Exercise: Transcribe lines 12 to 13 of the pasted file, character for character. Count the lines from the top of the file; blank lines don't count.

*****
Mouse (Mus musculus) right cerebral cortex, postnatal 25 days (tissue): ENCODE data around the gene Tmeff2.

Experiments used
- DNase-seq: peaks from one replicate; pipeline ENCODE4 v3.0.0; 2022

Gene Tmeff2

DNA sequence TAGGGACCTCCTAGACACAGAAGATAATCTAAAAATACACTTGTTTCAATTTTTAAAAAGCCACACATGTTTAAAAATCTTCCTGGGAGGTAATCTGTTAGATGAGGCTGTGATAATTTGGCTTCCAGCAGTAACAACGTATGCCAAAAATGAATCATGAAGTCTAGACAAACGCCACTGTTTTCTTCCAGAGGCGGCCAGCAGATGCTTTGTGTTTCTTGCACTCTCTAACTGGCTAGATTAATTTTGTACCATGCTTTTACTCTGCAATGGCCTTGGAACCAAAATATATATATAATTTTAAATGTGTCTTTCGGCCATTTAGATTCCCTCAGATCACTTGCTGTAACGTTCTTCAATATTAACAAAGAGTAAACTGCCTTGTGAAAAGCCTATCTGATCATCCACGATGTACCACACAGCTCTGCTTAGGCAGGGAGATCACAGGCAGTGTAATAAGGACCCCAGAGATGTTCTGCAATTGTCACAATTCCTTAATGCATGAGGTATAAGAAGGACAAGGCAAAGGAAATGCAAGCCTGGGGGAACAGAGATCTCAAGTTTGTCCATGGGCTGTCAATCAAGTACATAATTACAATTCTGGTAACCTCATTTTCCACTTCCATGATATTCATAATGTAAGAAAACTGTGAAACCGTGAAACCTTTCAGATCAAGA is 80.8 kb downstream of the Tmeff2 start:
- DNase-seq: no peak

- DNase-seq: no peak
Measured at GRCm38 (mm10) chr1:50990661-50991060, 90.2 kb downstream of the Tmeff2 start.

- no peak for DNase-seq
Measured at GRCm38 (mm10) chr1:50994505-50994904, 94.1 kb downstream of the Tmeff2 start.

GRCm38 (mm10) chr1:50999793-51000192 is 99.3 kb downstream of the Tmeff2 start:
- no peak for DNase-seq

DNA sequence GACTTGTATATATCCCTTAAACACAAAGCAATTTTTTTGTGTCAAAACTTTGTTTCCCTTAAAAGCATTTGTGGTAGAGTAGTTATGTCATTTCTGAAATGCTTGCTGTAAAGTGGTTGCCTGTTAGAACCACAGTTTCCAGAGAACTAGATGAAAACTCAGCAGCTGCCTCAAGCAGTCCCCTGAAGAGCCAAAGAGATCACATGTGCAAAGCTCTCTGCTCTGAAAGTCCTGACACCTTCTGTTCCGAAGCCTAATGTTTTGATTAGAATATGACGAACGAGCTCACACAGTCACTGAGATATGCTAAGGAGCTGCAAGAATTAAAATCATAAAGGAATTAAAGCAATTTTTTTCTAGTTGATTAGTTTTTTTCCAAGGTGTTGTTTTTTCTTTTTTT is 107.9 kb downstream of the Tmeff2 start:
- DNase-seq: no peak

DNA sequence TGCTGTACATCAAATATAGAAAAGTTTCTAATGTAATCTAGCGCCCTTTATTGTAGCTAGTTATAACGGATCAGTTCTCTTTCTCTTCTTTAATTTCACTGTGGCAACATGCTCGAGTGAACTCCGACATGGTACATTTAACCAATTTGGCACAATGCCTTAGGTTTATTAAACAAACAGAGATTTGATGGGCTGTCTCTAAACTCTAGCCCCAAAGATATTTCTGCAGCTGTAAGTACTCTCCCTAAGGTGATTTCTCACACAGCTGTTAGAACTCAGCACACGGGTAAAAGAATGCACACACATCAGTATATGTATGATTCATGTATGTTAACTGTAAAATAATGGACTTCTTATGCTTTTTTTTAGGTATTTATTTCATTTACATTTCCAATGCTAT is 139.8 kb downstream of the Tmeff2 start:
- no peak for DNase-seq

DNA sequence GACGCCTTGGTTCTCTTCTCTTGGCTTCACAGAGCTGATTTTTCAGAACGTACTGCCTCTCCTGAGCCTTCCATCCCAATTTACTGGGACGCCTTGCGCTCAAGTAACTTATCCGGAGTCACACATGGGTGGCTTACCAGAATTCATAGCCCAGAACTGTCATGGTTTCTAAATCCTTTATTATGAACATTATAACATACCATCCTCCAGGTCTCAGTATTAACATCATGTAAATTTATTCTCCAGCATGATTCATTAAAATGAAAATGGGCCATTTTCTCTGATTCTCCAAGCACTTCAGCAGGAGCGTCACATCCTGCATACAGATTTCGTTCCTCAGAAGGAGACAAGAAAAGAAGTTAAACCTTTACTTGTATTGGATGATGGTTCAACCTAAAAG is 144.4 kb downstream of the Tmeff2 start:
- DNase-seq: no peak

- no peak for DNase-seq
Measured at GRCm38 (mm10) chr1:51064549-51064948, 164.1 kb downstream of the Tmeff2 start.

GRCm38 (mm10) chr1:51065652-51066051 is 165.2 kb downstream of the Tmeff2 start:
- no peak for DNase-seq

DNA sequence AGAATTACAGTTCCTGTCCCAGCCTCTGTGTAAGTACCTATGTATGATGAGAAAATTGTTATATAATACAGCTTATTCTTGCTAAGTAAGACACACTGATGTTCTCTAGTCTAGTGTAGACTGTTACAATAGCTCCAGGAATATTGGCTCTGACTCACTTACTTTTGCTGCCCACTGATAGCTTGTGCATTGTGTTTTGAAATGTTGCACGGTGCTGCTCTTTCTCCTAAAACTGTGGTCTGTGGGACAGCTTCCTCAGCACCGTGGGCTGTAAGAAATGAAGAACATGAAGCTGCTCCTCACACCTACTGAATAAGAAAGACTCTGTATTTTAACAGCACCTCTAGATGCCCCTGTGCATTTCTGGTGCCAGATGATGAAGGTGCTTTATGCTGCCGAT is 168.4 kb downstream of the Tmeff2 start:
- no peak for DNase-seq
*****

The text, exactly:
- no peak for DNase-seq

DNA sequence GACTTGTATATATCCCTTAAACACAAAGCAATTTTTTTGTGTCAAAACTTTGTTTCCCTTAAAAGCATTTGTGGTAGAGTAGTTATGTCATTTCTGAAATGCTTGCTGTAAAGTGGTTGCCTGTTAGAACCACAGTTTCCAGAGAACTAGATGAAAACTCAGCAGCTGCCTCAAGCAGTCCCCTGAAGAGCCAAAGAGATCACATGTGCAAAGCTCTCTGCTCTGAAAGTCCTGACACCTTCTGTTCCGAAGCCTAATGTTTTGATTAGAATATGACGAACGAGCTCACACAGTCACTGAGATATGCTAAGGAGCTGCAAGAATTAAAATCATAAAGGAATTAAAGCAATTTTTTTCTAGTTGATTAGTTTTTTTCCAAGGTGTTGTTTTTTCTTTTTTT is 107.9 kb downstream of the Tmeff2 start: